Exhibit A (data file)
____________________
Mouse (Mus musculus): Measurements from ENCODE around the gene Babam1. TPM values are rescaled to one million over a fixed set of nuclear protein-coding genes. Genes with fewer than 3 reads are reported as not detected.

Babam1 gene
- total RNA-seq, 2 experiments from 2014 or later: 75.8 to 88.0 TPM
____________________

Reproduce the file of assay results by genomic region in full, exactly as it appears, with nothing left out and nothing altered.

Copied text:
Mouse (Mus musculus): Measurements from ENCODE around the gene Babam1. TPM values are rescaled to one million over a fixed set of nuclear protein-coding genes. Genes with fewer than 3 reads are reported as not detected.

Babam1 gene
- total RNA-seq, 2 experiments from 2014 or later: 75.8 to 88.0 TPM